CALVES are an expens-
ive commodity nowadays, and to successfully rear
healthy calves, prevent-ion of disease is a better financial bet than firefighting clinical outbreaks and attempting expensive treatment.
Boosting of gut health and the general immune system, together with avoidance of calf scour and calf pneumonia, is of paramount importance to avoid a negative financial impact.
It is well-known that scour is the most common disease problem in the young unweaned calf. Calf scour has many potential causes, ranging from bacterial or viral pathogens to protozoal or simply nutritional problems.
Often a combination of these infectious agents, such as E.coli and Cryptosporidium, are involv-
ed in outbreaks on many farms across the UK and Ireland. Many cases of scour spread rapidly, causing severe dehydration with-in a few hours of the onset of the disease.
With calves born with no
protection against the micro-organisms that cause scours, it is vital that they receive initial protection, known as passive immunity, from the correct quantity of high-quality colostrum, and that it is given within the first few critical hours after birth. After this, they will start to develop their own active immunity to protect them. However, this leaves an immunity gap for calves when passive immunity tails off and acquired active immunity is slowly maturing, thereby leaving a ‘gap’ in their immune systems, typically day 7-14 (see image above).
During this high-risk period, newborn calves are more sus-ceptible to infection from path-ogens such as E.coli, Rotavirus, Cryptosporidia, etc, which bio-medical research across various species in recent years has established can damage the tight junctions of the calf’s intestine, leading to a “leaky gut” syndrome.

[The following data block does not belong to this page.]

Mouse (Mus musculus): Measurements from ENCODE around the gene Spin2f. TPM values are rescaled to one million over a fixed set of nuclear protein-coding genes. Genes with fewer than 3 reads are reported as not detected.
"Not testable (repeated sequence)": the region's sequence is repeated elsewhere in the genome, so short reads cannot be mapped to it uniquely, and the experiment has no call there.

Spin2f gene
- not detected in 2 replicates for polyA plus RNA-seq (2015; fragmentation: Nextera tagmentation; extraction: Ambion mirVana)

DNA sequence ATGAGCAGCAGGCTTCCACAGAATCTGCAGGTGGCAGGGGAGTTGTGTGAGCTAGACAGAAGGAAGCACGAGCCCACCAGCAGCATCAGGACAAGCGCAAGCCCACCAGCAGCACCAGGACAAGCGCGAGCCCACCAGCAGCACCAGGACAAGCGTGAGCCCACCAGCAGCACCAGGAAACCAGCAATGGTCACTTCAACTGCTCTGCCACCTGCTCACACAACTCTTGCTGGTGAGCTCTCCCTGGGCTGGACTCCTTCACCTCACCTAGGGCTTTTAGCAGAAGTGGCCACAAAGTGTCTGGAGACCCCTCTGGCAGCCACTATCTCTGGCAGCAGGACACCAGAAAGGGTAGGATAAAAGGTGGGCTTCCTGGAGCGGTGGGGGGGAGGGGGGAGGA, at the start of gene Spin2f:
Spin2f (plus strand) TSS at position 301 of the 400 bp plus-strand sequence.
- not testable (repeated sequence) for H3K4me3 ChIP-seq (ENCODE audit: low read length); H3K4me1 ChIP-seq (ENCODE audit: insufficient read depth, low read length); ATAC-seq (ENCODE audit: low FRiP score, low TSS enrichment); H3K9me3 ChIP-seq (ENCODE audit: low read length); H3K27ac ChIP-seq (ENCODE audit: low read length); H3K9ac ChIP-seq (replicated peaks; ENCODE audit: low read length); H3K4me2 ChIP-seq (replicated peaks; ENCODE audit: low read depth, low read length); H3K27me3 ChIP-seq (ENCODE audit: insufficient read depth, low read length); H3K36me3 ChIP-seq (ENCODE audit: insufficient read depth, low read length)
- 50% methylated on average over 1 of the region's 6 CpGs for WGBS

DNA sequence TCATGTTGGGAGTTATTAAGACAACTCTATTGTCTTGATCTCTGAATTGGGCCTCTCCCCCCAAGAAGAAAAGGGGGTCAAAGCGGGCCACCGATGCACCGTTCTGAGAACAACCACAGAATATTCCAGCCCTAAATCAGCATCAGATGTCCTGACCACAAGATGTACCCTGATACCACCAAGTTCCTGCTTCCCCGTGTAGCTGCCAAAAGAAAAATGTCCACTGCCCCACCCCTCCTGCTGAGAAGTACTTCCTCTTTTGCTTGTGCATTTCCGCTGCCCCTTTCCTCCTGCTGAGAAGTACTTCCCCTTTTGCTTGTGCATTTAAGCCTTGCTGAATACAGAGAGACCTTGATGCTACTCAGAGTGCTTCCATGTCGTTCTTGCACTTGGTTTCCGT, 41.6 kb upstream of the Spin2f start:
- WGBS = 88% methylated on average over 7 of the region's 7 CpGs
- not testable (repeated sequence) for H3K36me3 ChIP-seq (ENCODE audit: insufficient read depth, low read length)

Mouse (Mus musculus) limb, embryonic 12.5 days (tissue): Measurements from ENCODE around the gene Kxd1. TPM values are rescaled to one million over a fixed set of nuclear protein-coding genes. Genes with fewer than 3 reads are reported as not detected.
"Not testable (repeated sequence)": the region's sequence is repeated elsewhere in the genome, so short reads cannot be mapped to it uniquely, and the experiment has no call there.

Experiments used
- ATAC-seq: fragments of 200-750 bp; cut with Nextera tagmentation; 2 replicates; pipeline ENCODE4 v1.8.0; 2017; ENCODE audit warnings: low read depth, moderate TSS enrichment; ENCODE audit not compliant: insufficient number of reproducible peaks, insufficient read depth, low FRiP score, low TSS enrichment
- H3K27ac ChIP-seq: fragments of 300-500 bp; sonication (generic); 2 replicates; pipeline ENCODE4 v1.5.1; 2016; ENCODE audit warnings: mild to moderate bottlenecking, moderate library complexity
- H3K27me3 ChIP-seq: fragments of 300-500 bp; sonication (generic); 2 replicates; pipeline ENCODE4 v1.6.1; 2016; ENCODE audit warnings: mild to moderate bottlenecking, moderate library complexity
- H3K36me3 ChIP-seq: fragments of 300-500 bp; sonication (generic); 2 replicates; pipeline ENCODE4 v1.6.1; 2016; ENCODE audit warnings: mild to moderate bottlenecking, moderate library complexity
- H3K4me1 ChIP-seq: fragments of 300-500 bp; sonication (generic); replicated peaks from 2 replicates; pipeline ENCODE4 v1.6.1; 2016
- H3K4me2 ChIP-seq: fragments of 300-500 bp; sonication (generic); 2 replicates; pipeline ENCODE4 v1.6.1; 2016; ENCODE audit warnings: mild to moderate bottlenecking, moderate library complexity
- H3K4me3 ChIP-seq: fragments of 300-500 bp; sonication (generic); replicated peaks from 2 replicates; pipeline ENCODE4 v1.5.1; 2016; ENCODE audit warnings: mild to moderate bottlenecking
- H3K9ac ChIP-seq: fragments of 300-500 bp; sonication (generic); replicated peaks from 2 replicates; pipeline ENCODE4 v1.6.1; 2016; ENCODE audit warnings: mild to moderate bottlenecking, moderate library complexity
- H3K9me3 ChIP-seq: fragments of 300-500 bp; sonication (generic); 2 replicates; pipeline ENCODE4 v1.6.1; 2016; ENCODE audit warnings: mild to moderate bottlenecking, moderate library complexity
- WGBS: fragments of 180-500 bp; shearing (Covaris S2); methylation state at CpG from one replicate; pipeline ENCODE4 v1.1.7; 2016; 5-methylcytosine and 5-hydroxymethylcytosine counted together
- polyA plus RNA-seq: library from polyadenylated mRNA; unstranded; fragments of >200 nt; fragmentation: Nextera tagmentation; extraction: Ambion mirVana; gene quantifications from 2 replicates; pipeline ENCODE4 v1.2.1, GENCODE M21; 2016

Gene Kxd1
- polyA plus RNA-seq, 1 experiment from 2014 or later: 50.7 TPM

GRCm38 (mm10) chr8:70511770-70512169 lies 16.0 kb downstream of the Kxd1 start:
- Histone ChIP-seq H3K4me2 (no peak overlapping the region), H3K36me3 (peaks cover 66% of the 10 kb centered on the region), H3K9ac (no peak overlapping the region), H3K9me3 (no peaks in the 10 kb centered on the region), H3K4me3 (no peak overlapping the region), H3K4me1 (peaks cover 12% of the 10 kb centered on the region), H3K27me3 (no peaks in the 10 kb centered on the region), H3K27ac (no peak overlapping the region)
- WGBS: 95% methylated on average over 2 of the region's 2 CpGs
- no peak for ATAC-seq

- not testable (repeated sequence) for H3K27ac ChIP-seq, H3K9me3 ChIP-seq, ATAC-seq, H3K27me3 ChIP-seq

International scientific literat-ure in the past 10 years has demonstrated how probiotics can seal and close the tight junctions of the gut, thereby improving the gut barrier to infection from these various pathogens. This key feature is undoubtedly one of the believed mechanisms underlying the high efficacy of Provita’s licensed probiotic Protect in E.coli calf scour.
Provita Protect POM VPS is the only veterinary probiotic to be authorised and licensed by the VMD. When given as soon as possible after birth (or upon arrival of bought-in calves), Protect establishes beneficial bac-
teria in the calf’s gut. Various field trials using over 400 calves established the following main benefits of Protect:
n 83 per cent less incidence of scours;
n 50 per cent less incidence of respiratory disease;
n +10 per cent live weight gain weaning;
n +31 per cent average daily weight gain.
Supporting calves gut health and immune system further, and similar to Protect, Provita’s Response range provides high-levels of energy and egg powder, natural EU sourced colostrum and beneficial bacteria. The energy sources in these products are instant and slow release, kick-starting the newborn’s met-abolism and getting it up and sucking quickly.
Provita’s Response range sh-ould be used during periods on farm when disease outbreaks traditionally occur. Invariably this will happen between 7-14 days of age when there is an immunity gap for the calf, when passive immunity from the maternal colostrum weans and the calf slowly starts to build up its own acquired immunity.
Shaw’s Beef farm in County Down explains: “I have always been interested in taking a preventative approach when it comes to the health of calves. We prefer to ensure that when our calves are first born they are given the recommended dose of Provita Protect, and for any particularly hard cases we will give them a shot of Response Paste along with this. We find that it has kept our cases of calf scour under control very well.
“Since we have started using the products I can only recall one case of calf scour and that was actually related to antibiotic usage for pneumonia. For bought-in calves we ensure that they all receive Response Paste as they tend to be slower to drink. As long as they receive Response Paste you find that they will generally be much quicker to drink the next morning.
“On our farm we know that it is very important to ensure that our calves thrive to their potential. We try not to use antibiotics where possible and to use probiotics as a strong preventative approach.”
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